“Another one is the smell of newsprint. My dad would sit on the couch after work (whence by the way, he would come home smelling of machine grease) and read the paper, back in the days when the paper would really leave some color on your hands. I would sit next to him and that newsprint aroma would waft out when he spread the pages wide open. In the winter, he’d light an old kerosene heater just before he settled down to the paper. Talk about being engulfed in manliness.” -Hawkins
“Hand splitting of firewood. You can’t use an electric or gas powered log splitter and get the same effect. From the metallic smell you get stuck in your nose as you use the double action file to restore the edge on your decades-old axe, to the one-of-a-kind aroma released by a length of red oak as it is cleaved in two, right on down to the combined smell of dank bark chips stuck to your sweaty flannel shirt. Much like the lawn mowing smell, I like to pause to enjoy it.” -Dave
“Bay Rum shaving soap. The kind you have to whip to a lather with a badger hair brush. It is a clean, woodsy, herbal scent (yes it goes nicely with Old Spice) and women LOVE it.” -Dave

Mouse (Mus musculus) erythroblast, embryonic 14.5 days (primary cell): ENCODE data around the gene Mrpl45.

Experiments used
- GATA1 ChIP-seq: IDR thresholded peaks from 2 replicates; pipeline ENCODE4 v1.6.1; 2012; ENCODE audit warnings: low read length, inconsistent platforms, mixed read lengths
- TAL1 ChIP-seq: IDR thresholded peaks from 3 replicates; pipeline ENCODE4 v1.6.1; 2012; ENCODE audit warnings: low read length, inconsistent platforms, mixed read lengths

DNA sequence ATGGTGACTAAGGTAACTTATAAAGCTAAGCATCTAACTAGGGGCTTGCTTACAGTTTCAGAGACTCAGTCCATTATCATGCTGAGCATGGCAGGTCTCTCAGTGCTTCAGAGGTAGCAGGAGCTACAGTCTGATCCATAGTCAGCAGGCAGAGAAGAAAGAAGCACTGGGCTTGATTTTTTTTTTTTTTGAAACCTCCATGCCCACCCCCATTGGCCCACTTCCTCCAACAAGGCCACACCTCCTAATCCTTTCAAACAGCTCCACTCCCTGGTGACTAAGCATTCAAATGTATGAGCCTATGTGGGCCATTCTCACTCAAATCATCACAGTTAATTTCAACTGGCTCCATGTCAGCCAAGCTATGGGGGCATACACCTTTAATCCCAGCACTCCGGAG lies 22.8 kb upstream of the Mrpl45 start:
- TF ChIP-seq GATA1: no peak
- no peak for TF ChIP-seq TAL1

“Bay Rum. That’s one of the main ingredients in making a barber shop smell manly!” -Seth
The history of bay rum is as manly as it smells. Several centuries ago, sailors in the Caribbean had the idea to mix bay leaves and rum together to create a cologne that helped cover their stench on long voyages. Islanders took this basic recipe and began adding their own olfactory flourishes by mixing in cloves, citrus rind, and cinnamon. Thus was born an incredibly unique and wonderful fragrance that spread to the rest of the world and became popular among men as an aftershave scent and as a staple at classic barbershops. These days it’s having a resurgence as men rediscover the ritual of wet shaving.